We have just seen the strong emphasis that was placed on the celebrations held on the last day of Tabernacles. In John’s Gospel that day was called “the last day, the great day of the feast.” In this chapter we shall have to look more closely at the expression“the last day.”
In John’s Gospel this expression occurs no less that six times, four of which are in chapter six, so we must first of all examine what our Lord said in that chapter.
Verses 39-40. “This is my Father’s will . . . that of all that He has given me I should lose nothing but should raise it up again at the last day. And this is the will of Him who sent me, that every one who sees the Son, and believes on Him, may have everlasting life, and I will raise him up at the last day.”
Verse 44. “No man can come to me except the Father who sent me draw him, and I will raise him up at the last day.”
Verse 54. “Whoso eats my flesh and drinks my blood has eternal life, and I will raise him up at the last day.”
These latter words were a sore trial to those who stood by and listened, and we are told that many went back and followed the Lord no more as a result of what He said. But the Lord made it quite clear as to the meaning of His remark, when He said, “It is the spirit that brings forth life; the flesh profits nothing. The words that I speak to you are spirit and life.” (verse 63) We may therefore compare this message with that of the rite of circumcision. Each has the same teaching, that of death and eternal life.
In chapter 11 verse 24 we read of Martha’s comment about her dead brother Lazarus. “I know that he shall rise again in the resurrection at the last day.” But the Lord had good news for her. He said, “I am the resurrection and the life.” We saw that the Lord fulfilled the Covenant of Circumcision at His resurrection, and now He speaks of Himself as the Resurrection, even though He had not yet been through His own baptism of death. We shall have occasion to return to the raising of Lazarus in a future chapter, but for now we are only concentrating on the fact that all these references in John connect resurrection with the last day.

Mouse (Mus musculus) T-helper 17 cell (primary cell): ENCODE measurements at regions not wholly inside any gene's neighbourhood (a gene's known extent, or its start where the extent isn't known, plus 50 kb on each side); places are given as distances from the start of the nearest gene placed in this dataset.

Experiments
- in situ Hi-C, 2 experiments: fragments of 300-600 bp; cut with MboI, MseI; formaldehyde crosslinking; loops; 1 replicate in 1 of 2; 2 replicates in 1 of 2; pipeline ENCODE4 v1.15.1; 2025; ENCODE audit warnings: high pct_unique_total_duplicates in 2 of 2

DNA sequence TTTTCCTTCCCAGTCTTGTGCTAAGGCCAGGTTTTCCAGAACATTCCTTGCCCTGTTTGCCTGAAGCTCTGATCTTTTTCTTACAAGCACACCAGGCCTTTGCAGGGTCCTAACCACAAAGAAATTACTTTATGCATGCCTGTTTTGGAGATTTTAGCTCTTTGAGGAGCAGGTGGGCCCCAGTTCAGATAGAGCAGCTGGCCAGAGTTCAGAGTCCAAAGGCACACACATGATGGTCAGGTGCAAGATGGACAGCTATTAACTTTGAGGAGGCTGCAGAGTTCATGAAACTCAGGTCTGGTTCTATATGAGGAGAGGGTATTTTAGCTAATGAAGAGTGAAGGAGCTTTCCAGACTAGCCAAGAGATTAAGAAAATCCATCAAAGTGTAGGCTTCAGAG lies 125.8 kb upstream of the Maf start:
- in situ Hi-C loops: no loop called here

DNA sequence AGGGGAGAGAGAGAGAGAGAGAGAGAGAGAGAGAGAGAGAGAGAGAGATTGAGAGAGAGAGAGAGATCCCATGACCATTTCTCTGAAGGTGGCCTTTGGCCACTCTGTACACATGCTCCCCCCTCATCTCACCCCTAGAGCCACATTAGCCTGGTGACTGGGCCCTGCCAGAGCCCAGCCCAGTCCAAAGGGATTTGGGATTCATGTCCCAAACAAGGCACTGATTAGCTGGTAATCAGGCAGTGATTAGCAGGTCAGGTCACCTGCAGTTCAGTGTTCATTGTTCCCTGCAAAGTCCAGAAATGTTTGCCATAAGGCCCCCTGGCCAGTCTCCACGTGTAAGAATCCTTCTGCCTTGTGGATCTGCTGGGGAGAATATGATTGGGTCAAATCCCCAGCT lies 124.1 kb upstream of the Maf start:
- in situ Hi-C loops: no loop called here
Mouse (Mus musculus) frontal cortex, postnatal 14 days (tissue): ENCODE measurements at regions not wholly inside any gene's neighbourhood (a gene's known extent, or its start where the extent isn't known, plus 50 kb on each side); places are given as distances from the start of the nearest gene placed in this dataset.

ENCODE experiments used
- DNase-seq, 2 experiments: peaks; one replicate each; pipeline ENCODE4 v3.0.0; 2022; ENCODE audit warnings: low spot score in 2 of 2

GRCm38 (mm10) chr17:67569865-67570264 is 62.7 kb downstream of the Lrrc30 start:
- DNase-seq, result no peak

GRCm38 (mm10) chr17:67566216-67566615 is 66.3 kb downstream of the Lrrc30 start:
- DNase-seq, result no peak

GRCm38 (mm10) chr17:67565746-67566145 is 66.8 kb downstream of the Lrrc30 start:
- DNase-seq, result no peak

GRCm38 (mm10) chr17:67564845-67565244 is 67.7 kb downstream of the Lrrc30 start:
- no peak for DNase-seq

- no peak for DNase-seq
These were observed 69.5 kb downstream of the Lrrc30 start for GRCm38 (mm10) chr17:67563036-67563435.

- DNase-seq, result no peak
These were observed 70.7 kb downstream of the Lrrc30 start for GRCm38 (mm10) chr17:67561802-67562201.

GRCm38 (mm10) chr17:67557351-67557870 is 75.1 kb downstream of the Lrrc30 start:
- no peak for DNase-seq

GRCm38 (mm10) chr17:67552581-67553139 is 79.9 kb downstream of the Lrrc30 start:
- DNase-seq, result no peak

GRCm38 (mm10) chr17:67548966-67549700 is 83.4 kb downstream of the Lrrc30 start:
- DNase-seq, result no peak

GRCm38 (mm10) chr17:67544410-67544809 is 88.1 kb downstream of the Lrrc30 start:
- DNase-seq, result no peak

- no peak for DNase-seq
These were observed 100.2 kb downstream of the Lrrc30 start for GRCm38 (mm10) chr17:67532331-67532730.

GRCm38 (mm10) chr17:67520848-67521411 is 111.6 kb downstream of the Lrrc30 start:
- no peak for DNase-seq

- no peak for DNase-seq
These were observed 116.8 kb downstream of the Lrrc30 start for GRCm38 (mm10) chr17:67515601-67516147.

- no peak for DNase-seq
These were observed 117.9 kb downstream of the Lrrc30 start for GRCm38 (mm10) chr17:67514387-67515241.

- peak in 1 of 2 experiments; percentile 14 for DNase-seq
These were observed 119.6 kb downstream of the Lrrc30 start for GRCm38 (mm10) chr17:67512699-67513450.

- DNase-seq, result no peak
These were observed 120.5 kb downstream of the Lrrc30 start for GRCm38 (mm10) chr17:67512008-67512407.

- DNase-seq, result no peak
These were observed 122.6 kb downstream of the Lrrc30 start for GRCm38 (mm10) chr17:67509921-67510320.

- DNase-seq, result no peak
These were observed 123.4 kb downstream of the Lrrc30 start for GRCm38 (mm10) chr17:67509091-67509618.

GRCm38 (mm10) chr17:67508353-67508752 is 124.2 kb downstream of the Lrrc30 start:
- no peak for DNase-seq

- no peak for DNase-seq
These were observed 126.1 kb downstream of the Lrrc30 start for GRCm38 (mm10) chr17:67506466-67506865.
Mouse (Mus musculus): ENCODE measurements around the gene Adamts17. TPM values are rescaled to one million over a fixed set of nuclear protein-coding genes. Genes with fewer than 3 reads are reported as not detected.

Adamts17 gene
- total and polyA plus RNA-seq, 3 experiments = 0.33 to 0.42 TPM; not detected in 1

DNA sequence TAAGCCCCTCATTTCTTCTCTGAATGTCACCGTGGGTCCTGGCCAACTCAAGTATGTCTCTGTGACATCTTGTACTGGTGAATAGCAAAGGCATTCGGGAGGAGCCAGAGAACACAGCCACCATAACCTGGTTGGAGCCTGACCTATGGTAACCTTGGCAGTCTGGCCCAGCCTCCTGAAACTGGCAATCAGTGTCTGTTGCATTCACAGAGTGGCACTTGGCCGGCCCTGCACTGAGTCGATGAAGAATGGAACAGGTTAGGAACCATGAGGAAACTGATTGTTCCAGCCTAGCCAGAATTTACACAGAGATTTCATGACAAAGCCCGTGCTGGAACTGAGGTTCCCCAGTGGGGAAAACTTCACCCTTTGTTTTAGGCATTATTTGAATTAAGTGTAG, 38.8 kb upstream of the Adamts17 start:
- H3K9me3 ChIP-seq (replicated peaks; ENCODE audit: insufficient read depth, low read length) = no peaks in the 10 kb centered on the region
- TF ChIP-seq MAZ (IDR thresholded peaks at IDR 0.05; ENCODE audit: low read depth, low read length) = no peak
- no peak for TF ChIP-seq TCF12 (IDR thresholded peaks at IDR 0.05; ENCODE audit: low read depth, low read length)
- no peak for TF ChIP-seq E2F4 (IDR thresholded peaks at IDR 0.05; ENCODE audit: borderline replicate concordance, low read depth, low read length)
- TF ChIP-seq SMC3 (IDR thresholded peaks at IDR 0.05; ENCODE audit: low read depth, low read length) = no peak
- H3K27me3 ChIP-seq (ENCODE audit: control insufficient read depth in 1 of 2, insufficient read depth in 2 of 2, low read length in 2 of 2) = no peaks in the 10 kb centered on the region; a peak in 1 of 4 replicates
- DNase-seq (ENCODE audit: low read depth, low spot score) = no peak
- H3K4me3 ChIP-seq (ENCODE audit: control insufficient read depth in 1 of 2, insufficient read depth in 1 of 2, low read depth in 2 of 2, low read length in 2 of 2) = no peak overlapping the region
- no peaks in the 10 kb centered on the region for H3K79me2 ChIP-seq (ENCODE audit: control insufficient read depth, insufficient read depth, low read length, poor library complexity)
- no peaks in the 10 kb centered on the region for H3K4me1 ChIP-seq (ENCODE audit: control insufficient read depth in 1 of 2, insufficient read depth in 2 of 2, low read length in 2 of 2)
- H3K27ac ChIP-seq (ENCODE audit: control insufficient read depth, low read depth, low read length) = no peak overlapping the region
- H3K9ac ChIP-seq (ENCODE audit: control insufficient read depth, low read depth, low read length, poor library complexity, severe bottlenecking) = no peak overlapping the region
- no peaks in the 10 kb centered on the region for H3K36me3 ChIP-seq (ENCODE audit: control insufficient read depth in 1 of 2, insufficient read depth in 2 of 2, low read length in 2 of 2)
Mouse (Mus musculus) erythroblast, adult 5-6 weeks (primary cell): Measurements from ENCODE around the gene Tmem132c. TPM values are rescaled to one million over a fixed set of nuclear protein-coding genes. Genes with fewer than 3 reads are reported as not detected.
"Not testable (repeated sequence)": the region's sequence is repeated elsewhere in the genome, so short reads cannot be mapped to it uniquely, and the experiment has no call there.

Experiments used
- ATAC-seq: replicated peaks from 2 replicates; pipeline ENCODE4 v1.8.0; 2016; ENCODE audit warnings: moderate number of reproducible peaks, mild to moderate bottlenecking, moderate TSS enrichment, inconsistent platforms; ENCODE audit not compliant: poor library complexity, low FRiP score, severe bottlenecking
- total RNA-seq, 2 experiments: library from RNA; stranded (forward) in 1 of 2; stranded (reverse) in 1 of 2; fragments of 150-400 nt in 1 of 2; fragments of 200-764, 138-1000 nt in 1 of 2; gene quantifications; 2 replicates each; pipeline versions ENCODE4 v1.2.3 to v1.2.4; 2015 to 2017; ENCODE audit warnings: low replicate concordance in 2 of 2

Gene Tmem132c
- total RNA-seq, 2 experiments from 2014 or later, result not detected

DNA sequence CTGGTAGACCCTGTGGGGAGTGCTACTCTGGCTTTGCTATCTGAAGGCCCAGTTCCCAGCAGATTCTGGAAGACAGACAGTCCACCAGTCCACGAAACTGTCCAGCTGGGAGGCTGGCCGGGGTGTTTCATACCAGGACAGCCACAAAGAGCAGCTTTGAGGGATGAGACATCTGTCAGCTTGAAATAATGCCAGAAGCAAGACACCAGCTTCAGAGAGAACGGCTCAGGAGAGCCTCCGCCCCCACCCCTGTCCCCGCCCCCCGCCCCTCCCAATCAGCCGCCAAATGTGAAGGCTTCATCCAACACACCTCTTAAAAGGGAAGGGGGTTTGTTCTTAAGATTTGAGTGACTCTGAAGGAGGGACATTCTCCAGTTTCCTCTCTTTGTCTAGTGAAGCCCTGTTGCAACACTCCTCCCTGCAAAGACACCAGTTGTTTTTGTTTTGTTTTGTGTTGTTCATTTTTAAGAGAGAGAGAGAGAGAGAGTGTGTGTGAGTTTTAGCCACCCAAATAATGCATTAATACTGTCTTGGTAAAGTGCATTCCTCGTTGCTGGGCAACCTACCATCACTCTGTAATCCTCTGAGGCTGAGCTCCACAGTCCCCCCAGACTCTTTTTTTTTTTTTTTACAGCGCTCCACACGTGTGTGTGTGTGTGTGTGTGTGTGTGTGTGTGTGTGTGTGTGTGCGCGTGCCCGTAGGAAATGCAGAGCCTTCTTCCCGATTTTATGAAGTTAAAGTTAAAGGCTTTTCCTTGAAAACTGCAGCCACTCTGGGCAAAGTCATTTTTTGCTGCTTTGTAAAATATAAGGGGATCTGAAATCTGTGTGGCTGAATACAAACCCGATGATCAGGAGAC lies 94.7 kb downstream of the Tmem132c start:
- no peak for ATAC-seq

Our final reference is in 12:48 “He who rejects me and receives not my words, has one that judges him; the word that I have spoken, the same shall judge him in the last day.” This verse is a corrective to those who may think that all will be sweetness and light in the days after the Millennium. As we learn from Revelation 20:7-8, “When the thousand years have expired, Satan shall be loosed out of prison, and shall go forth to deceive the nations.”
The teaching about resurrection and the last day was not a new subject in Jesus’ day. It was “as old as the hills,” as they say. One of the earliest writings in the Old Testament was the Book of Job, and in 19:25 we read, “I know that my Redeemer lives, and that He shall stand at the latter day upon the earth, and though worms destroy this body, yet in my flesh I shall see God, whom I shall see for myself, and not a stranger.” The Hebrew word for “latter” is ACHERON, and its true meaning may be seen in Isaiah 44:6 “I am the first and the LAST.” Job was persuaded that his Redeemer would stand upon the earth at the last day. Therefore he had learned this by faith, and was fully persuaded of it. He said, “If a man die, shall he live again? All the days of my appointed time I will wait until my change comes.” (14:14)
Pious Jews of those early days knew about resurrection. Jesus grasped hold of their hope and expectation and showed them that He was the embodiment of, and the power generated in resurrection. And that it was connected with the LAST DAY, the eighth millennial day. That is why He rose on Sunday, the eighth day, to reinforce the teaching.